The mainstream media, flawed as it may be, endeavors at least to preserve some standard of factual accuracy and facility with the king’s English.

The blog mob fired back, mainly via its championed electronic platform, to defend itself and denounce Mr. Rago. Most of the counter-offensive was appropriately analphabetic. One recurring theme: “Who is this Joe Rago character? He’s barely ten minutes out of Dartmouth (where he was a member of Phi Delta Alpha and edited The Dartmouth Review), and already he thinks he’s O.O. McIntyre? And anyway, who was O.O. McIntyre?”

This week, Mr. Rago – all 28 years of him – was awarded the Pulitzer Prize for editorial journalism for his work covering healthcare legislation. It’s a well-deserved honor and your editorial staff disloyally wishes him well, and wishes also he would write more often about Warren Zevon.

Joe Rago, editorialist.


WSJ Seeking WFB

January 8, 2011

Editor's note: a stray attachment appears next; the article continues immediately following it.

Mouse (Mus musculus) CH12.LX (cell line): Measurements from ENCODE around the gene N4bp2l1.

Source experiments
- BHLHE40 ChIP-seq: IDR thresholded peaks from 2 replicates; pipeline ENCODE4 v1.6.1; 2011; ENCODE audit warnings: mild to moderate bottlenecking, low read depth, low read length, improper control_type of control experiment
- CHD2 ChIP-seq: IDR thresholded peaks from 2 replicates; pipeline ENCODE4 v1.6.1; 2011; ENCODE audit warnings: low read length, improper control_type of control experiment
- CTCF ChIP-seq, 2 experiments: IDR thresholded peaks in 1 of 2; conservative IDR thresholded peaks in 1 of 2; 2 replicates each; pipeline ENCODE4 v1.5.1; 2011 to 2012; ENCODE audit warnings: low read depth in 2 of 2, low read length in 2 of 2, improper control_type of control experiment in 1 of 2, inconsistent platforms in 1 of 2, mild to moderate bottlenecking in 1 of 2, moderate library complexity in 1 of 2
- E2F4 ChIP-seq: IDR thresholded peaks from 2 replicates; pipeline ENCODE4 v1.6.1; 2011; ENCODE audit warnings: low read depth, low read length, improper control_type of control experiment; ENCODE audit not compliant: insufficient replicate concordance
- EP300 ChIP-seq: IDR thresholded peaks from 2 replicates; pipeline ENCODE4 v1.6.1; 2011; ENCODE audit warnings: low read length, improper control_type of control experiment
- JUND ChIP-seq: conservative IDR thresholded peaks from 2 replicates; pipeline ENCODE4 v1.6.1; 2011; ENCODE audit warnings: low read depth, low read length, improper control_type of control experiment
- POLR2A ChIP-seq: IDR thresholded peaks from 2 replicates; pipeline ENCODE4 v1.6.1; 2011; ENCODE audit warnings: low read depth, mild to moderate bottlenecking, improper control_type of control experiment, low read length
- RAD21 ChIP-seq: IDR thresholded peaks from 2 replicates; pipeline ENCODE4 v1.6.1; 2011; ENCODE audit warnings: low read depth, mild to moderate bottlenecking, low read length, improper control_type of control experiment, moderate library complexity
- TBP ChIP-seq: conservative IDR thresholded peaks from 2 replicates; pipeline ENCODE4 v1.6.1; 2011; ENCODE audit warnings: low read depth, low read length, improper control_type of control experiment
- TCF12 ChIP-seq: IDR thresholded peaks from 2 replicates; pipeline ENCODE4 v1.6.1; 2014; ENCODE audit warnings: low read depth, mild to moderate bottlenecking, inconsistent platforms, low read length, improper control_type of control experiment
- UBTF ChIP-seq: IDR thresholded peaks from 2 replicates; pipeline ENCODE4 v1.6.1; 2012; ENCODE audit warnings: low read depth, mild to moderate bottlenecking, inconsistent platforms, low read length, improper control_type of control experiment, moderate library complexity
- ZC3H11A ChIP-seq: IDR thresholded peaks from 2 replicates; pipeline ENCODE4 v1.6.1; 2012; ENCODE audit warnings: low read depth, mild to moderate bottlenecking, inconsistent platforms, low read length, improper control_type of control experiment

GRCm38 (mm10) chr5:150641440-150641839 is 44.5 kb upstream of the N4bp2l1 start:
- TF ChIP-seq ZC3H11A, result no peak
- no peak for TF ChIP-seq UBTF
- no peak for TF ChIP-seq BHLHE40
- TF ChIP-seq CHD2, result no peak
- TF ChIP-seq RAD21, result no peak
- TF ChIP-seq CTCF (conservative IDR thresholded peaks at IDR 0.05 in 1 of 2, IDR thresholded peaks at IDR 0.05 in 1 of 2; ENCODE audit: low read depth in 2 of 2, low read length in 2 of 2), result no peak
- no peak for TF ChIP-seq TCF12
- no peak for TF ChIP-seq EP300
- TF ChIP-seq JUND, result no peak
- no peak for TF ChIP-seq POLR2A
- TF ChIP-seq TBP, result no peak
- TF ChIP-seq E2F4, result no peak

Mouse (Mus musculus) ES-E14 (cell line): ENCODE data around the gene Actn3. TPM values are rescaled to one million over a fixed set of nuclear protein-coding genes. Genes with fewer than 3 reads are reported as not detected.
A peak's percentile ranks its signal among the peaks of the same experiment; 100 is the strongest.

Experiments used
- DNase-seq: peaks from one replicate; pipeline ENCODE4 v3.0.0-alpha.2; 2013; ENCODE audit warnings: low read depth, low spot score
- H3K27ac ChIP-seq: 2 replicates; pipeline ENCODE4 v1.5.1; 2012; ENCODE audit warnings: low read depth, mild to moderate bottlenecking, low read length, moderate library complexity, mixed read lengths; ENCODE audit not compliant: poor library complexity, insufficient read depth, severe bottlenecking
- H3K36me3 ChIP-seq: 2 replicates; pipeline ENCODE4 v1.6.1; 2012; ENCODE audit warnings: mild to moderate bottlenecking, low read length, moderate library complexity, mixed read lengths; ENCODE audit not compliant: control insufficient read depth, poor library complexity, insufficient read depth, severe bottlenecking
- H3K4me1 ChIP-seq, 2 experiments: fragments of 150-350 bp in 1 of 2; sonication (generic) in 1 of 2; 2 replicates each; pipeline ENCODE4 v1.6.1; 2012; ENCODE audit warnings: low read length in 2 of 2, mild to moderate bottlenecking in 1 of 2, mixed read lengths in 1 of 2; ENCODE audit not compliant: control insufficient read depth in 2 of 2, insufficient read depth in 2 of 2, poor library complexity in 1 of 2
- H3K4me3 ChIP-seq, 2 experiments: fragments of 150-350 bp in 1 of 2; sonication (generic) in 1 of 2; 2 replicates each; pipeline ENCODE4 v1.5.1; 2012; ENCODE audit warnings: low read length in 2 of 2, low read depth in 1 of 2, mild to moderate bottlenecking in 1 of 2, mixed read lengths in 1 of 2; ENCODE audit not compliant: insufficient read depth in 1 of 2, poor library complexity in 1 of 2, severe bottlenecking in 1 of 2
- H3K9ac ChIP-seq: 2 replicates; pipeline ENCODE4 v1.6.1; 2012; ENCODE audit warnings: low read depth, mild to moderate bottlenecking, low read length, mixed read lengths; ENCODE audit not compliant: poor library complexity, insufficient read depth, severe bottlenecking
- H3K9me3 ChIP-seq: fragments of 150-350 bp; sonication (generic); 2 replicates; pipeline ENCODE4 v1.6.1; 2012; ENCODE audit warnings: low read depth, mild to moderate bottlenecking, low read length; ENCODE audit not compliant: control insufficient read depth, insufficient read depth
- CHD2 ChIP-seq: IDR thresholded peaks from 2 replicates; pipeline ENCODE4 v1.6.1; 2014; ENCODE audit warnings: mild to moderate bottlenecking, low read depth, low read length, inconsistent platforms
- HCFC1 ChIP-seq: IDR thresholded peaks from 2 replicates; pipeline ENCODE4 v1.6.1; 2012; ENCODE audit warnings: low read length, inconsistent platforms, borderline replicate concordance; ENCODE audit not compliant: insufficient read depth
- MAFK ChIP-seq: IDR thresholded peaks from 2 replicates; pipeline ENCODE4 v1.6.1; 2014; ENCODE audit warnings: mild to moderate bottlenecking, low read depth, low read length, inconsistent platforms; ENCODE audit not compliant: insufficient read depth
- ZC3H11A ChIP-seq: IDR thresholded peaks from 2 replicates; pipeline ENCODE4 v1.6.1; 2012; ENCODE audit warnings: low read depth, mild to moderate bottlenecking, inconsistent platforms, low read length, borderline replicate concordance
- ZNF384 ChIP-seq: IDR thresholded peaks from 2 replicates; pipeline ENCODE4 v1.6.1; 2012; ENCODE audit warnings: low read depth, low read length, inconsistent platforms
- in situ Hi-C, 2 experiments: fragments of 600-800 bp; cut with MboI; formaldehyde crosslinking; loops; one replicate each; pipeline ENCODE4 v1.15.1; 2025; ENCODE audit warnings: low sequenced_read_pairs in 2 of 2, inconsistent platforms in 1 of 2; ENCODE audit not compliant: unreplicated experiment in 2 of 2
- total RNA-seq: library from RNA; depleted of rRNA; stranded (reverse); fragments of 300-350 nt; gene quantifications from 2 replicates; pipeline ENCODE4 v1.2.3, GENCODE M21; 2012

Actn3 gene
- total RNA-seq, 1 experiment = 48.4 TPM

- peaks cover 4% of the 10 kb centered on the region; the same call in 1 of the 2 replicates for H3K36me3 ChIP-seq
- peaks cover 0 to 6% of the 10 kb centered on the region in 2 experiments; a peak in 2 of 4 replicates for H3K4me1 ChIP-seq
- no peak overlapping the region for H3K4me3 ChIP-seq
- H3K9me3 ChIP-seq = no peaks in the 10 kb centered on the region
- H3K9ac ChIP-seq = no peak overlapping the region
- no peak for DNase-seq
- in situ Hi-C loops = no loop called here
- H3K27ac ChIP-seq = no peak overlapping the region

Columbia University professor of humanities Mark Lilla has, in the Wall Street Journal, a thoughtful and articulate examination of the decline of intellectual conservatism… all the more thoughtful because of his admitted liberalism. That handicap aside, Professor Lilla does a very good job summing up the waning of the conservative thinking class – William F. Buckley, Daniel Patrick Moynihan, Richard Brookhiser, Norman Podhoretz – and its replacement with idiots – Sarah Palin, Bill O’Reilly, etc. The quality of national debate, Professor Lilla writes, has suffered accordingly and so have Americans, liberal and conservative alike.  

William F. Buckley, Jr. & dog.


Justice Is Blind, Decorum Is Not

September 7, 2010

There’s a place, the Wall Street Journal reports online today, where first impressions are even more important than at job interviews: court.